There were three other workings. One was 6V80 Bescot - East Usk, a long-standing Speedlink service which for many years had run to Severn Tunnel Jct until that yard closed in 1987. In the mid-80s this train could get almost anything, Peaks and 47s were probably most common, but I remember a spell when it was regularly in the hands of Class 20s. I've also seen a Class 40 work it at least once, but by 1989 this was all history of course.
The remaining two workings were both northbound trains. The load conveyed by 6M29 Taunton - Bescot included products from the cider factory, and in 1990 it would be extended to run to Warrington Arpley.
In 1988 6M17 had been a Tavistock Jct (Plymouth) - Bescot train, and there was also a 6E82 Gloucester - Whitemoor. However by the summer of 1989 these trains had been amended such that 6M17 was a Gloucester - Bescot and 6L82 was a Bescot - Whitemoor. A year later further rationalisation of the Speedlink network saw 6M17 abolished completely, with any remaining traffic probably being conveyed by 6M29. 6L82 still ran in summer 1990 though.
Back in the summer of 1989 6M17 wasn't booked to arrive at Bescot until 21:09, and was therefore likely to be the last train of the day through Wednesbury. On a few days it's a no-show in the register, which probably means it was running late and diverted from Stourbridge to reach Bescot via Cradley Heath and Galton Jct.
All these Speedlink trains were usually worked by Railfreight Distribution (RfD) Class 47s based at Tinsley, although RfD Class 37s could occasionally substitute.
There was only one long-distance engineer's working booked through Wednesbury in 1989. This was the 9M01 Gloucester - Bescot and 9V01 return working. In early 1989 this train was still getting Class 50s from the Western Region Engineer's pool, but by the summer Class 37s from Cardiff's departmental pool had taken over. The timetable still showed this as a vacuum-braked train, one of the few remaining in the West Midlands.
9M01/9V01 was booked to run on Tuesdays only, but its appearances in the summer of 1989 were a bit erratic. On Tue 4th July it ran as 7M01/8V01; on Tue 11th July it was a no-show; on Tue 18th July there were no trains at all (industrial action); on Tue 25th July there's a 7V01 in the register, but no M01 (ran via Galton Jct perhaps?). On Tue 1st August it ran as 8M01/9V01 hauled by 37230; on Tue 8th August it ran as 8M01/8V01 hauled by 37146; and on Tue 15th August it was a no-show again.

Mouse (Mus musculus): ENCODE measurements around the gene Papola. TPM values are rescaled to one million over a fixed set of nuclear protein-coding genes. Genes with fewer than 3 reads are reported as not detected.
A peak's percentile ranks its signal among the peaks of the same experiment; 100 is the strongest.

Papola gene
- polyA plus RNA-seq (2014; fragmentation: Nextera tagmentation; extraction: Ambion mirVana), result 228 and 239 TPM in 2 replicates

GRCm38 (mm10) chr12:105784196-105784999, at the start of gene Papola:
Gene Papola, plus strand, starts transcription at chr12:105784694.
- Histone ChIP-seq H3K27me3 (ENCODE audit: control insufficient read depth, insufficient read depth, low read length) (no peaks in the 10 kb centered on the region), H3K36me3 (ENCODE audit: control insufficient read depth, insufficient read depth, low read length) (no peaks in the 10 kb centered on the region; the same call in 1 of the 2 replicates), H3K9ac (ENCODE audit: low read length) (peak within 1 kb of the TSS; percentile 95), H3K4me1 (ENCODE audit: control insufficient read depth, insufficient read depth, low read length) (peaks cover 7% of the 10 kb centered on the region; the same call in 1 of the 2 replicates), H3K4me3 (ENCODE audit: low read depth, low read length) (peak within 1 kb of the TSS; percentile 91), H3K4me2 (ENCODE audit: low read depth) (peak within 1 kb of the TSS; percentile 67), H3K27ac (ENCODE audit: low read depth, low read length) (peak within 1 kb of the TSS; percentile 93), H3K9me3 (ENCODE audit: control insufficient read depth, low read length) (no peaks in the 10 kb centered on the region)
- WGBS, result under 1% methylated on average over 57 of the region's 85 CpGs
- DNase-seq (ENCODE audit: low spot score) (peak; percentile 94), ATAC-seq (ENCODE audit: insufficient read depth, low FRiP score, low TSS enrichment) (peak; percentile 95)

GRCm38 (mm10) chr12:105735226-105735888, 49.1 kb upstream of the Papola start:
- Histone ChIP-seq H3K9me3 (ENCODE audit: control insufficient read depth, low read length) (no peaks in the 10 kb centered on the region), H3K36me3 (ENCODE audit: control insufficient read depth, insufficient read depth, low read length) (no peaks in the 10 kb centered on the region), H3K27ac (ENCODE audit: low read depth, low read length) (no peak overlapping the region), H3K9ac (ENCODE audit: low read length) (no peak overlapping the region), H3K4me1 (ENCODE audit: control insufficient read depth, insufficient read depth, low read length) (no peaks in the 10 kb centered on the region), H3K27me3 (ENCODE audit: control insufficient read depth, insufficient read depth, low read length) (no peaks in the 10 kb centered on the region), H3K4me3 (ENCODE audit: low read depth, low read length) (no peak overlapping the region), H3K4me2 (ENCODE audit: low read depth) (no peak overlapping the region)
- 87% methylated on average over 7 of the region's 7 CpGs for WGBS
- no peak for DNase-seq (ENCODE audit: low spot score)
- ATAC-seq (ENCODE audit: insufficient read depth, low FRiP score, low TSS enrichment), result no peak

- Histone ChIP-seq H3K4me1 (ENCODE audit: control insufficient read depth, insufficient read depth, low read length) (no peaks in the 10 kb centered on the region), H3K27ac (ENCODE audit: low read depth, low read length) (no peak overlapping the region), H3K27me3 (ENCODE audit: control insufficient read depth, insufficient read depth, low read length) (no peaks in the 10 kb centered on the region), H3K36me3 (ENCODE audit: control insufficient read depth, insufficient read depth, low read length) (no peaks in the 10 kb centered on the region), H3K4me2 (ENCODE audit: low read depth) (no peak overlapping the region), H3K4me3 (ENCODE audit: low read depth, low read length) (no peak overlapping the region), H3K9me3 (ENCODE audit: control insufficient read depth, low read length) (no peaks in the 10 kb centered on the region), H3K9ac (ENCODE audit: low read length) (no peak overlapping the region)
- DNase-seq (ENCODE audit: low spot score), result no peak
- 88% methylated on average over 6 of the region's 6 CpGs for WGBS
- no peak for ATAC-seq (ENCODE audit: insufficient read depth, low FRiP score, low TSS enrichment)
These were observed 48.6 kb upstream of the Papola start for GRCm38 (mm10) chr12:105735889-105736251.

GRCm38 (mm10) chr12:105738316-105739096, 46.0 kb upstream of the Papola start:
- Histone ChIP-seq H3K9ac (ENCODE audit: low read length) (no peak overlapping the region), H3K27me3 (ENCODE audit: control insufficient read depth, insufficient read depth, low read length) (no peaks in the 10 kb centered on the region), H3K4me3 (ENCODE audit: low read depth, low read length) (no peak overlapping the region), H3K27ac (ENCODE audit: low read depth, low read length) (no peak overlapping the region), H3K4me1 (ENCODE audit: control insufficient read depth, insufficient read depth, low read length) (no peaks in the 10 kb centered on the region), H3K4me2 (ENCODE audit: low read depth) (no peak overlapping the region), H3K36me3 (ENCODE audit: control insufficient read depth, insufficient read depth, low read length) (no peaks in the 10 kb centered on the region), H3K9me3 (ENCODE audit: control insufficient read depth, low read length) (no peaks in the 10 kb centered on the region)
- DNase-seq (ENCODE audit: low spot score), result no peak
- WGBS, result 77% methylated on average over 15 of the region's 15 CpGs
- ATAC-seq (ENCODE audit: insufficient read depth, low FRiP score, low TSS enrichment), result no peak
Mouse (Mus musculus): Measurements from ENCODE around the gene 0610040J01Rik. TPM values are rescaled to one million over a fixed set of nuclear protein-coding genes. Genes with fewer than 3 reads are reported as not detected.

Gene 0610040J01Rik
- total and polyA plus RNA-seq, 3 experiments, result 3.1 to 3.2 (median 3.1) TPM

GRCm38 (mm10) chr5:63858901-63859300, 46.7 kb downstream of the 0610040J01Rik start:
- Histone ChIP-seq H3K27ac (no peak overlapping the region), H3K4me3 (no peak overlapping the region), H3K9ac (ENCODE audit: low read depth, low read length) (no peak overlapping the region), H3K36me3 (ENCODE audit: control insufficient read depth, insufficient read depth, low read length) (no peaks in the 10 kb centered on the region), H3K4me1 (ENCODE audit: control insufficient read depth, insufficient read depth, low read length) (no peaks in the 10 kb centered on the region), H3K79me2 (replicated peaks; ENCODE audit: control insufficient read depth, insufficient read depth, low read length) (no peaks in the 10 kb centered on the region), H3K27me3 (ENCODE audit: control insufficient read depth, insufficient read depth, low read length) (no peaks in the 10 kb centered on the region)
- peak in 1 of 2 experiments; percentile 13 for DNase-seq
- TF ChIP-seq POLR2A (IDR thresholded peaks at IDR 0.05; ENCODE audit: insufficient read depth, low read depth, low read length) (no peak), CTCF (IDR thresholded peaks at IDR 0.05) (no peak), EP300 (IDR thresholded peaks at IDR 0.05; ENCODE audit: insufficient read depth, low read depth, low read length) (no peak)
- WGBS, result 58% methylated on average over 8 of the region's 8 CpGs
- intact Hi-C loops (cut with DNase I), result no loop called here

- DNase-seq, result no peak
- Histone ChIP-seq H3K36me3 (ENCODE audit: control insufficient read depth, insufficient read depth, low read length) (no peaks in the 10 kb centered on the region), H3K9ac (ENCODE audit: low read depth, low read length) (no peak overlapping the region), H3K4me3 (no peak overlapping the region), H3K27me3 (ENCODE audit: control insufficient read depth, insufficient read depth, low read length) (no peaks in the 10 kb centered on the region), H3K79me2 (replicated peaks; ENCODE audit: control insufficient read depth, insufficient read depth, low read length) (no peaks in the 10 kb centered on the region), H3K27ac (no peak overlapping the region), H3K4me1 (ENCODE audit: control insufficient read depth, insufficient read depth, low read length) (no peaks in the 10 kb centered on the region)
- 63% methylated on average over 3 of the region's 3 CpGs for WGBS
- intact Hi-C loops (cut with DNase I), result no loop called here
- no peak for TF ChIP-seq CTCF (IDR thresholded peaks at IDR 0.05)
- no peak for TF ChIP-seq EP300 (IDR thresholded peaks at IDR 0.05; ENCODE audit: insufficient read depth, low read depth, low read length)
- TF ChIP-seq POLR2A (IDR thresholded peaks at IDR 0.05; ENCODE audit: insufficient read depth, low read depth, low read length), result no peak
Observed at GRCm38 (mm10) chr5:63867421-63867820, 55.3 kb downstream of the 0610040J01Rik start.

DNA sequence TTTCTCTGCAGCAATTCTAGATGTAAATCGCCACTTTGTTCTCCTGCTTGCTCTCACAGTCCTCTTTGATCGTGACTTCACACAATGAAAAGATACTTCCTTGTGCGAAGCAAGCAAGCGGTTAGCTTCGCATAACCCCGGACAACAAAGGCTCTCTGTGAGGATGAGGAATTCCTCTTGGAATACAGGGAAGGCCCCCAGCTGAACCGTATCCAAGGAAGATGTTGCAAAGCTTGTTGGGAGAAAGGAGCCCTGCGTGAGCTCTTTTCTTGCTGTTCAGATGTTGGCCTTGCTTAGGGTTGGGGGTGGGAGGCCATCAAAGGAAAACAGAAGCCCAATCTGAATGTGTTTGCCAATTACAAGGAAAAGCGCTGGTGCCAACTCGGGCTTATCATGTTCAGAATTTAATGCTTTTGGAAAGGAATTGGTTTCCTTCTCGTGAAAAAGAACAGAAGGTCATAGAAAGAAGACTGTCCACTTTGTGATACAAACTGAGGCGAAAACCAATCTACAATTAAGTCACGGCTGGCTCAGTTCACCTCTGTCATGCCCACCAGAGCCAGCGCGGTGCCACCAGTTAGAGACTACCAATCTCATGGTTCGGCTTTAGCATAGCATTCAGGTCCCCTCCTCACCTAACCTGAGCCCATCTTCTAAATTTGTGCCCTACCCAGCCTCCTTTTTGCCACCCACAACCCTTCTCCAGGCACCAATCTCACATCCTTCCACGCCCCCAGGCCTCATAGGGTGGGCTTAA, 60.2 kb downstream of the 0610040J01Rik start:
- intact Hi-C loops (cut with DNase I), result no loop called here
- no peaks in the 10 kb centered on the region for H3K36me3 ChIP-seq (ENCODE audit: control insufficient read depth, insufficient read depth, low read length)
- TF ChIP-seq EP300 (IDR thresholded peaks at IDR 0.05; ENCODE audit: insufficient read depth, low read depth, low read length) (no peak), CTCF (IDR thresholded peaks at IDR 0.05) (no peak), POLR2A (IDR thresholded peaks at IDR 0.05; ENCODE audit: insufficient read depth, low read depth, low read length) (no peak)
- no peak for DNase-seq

The basic pattern was that each of the remaining terminals had its own trip working, and was visited once in the morning and once in the afternoon. It wasn't uncommon for the morning return working and the afternoon outward working to convey no wagons, with the other legs conveying the bulk of the traffic. The tables below give a better indication of how often this happened
Trip 19 covered Wednesbury and Bloxwich, and in the summer of 1989 it was worked by a Class 08. In 1988 this trip had been worked by a single Class 20, often with the same loco sticking for several weeks. I believe that the change to an 08 was some sort of cost-saving measure, although it didn't last long. In particular Class 08s could struggle with the heavy Cargowaggons then used for Bloxwich traffic, and I believe the maximum load was four.
Trip 42 covered Brierley Hill and Pensnett and was worked by an RfD Class 47. By 1989 Pensnett traffic was on the wane, only the bottled water traffic remained I believe.
Trip 52 covered Round Oak. The main consist of this trip was imported steel on Freightliner flats from Lawley St, although there was a significant amount of steel moved in conventional wagons too. The loco was usually a Crewe-based Class 47/4, reflecting the fact that this diagram started at Saltley. The October 1989 and January 1990 revisions saw the morning and afternoon Round Oak trips incorporated into the Bescot-based T50 diagram. In compensation T52 gained some work in the Birmingham area - it still made morning and evening visits to Bescot but no longer visited Wednesbury.
There were also a couple of Bescot-based engineer's trips which worked as required, and frequently visited Wednesbury in the course of their duties. They were usually powered by Class 20s from Toton's departmental pool. These trips were the closest you'd get to old style unpredictable target workings. Their visits to Wednesbury would occur more often on Mondays and Fridays, bringing loaded spoil trains early in the week and returning the empty rakes later in the week so that they were available at Bescot for weekend engineering trains.
So that's the basic train pattern, but how did it pan out on a day-to-day basis? The following tables show all the trains through Wednesbury in the week starting Monday 10th July. There are only four tables because no trains ran on Wednesday 12th due to a strike. Despite the industrial action the remaining data gives a reasonable idea of the volume of traffic at Wednesbury in 1989, although Thursday 13th does look to have suffered a little from the knock-on effects of the strike.
We're lucky that just as in 1976 one of the regular signalmen in 1989 recorded the loco numbers. As a result we have the loco details for the morning shift, and we can make some fairly safe extrapolations for the afternoon trips as these would almost always have used the same engines. In the daily tables I've shown loco numbers in white where they're recorded in the register, or where there's no doubt about them. In situations where the loco number is unrecorded, but can be reasonably extrapolated, it's shown in grey. Loco numbers shown in this colour are courtesy of Jeff B, from his own observations of the trains in question.